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Ilya Zaslavsky Named SDSC 2022 Pi Person of the Year

Published September 9, 2022

Ilya Zaslavsky, SDSC's 2022 Pi Person of the Year.  Credit: SDSC External Relations.

By Cynthia Dillon, SDSC Communications

The San Diego Supercomputer Center is pleased to announce its 2022 Pi Person of the Year. This is a distinction awarded each year to an individual at SDSC who consistently demonstrates exemplary research in both science and cyberinfrastructure. This year’s honor goes to Ilya Zaslavsky, director of the Spatial Information Systems Laboratory at SDSC and UC San Diego.

Zaslavsky’s research interests focus on distributed information management systems—in particular on spatial and temporal data integration, geographic information systems and spatial data analysis. Among his many accomplishments is the GeoACT (geographically assisted agent-based model for Covid-19 transmission) - a simulation modeling portal designed to help school administrators evaluate risks of  COVID-19 transmission in K-12 classrooms and school buses and select appropriate mitigation measures. Zaslavsky, who teaches an upper-division “Spatial Data Science and Applications” course at the Halicioglu Data Science Institute and a graduate-level "Data Science Approaches to Spatial Analysis" at GPS, worked with his undergraduate students to develop the resource, along with doctors at UC San Diego Pediatrics and epidemiologists at the County of San Diego Health and Human Services Agency. An extension of this collaboration was another online tool the e-Decision Tree, which has been used by school administrators and parents from 42 San Diego school districts to generate instructions and manage timing around student and staff exposure, infection, testing, and return to the classroom.

Additionally, Zaslavsky has led design and technical development in several cyberinfrastructure projects, including the national-scale Hydrologic Information System, which developed standards, databases and services for integration of hydrologic observations. He was the editor of the initial WaterML specification, and then served, for 10 years, as a co-chair of the Hydrology Domain Working Group of the Open Geospatial Consortium, an international group of experts who developed WaterML 2, the first ever international standard for water data exchange.

Zaslavsky has developed spatial data management infrastructure as part of several large projects in domains ranging from neuroscience (digital brain atlases) and geology to disaster response and regional planning and conservation. He had been an active NSF EarthCube principal investigator (PI), and among many contributions, developed the EarthCube Data Discovery Studio for data search and exploration. His Survey Analysis via Visual Exploration (SuAVE) project focuses on online survey data analysis and has provided value to research projects and communities in many domains. SuAVE was also used for teaching research methods to undergraduate students.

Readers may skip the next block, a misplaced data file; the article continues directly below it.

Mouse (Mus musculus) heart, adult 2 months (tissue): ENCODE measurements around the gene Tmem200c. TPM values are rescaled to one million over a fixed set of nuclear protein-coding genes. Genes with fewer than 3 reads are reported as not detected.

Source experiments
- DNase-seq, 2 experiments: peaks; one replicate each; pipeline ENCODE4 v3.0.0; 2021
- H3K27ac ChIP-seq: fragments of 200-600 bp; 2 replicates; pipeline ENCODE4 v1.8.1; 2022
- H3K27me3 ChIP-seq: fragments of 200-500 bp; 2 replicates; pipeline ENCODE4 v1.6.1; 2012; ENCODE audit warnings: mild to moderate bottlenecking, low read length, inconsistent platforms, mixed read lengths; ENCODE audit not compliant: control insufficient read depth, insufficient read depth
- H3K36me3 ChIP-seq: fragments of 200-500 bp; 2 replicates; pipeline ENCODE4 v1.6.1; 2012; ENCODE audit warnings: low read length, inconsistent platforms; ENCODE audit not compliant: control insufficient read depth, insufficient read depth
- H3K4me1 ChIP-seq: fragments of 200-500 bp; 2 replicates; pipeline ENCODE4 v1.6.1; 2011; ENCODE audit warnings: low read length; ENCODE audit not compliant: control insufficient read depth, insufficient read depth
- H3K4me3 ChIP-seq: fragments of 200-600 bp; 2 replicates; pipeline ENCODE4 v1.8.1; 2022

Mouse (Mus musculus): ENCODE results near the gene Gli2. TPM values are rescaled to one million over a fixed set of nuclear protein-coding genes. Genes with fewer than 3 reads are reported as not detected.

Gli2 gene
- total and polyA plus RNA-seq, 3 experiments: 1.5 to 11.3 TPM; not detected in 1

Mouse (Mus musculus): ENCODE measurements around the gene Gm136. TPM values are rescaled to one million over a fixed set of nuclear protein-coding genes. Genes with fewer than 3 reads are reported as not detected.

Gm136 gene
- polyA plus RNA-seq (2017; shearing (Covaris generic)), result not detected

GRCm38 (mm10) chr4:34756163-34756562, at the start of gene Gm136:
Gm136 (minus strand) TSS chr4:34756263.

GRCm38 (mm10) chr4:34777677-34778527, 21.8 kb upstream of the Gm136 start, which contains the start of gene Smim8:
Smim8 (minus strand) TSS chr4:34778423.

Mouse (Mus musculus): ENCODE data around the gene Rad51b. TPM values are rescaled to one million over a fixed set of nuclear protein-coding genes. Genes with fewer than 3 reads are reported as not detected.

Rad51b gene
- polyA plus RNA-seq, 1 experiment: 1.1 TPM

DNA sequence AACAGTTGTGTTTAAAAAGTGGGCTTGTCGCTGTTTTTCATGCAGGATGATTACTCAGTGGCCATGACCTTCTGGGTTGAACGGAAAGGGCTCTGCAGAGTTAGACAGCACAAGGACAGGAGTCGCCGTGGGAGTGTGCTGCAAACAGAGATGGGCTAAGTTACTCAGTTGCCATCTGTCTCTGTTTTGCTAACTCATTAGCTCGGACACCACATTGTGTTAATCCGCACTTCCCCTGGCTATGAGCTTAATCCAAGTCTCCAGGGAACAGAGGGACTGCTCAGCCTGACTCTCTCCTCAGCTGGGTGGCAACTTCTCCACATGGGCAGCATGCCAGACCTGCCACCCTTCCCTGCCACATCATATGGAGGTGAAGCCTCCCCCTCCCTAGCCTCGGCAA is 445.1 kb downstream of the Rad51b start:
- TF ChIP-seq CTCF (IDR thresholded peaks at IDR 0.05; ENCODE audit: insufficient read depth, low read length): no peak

Most recently, Zaslavsky has held PI and senior leadership roles as a part of the NSF Convergence Accelerator program, focusing on Open Knowledge Networks. He actively works on knowledge network applications in biomedical and geospatial domains, contributing also to the SDSC’s WIFIRE Commons platform.

“I cannot imagine a more deserving candidate for this year’s PI Person award,” said Ilkay Altintas, founding director of WIFIRE and the division director for CICoRE, SDSC’s arm of cyberinfrastructure and convergence research and education. “Ilya has had a lasting impact over three decades, pioneering transformational methods and tools to enable scientific and societal collaborators to effectively apply geospatial data and analysis.”

Zaslavsky received his Ph.D. for research on statistical analysis and reasoning models for geographic data from the University of Washington (1995). Previously, he received a Ph.D. equivalent from the Russian Academy of Sciences, Institute of Geography, for his work on urban simulation modeling and metropolitan evolution (1990). Before joining SDSC in 2000, he was a faculty member at Western Michigan University (1995-98). He also worked as GIS staff scientist at San Diego State University (1997-2000) and developed software for online mapping and exploratory social data analysis. Zaslavsky developed one of the first XML-based online mapping systems called Axiomap (Application of XML for Interactive Online Mapping) in 1999.

Over the years, Zaslavsky has earned support from the National Institutes of Health, the National Science Foundation, the U.S. Department of State and other federal agencies, private foundations, Microsoft and the Environmental Systems Research Institute (ESRI).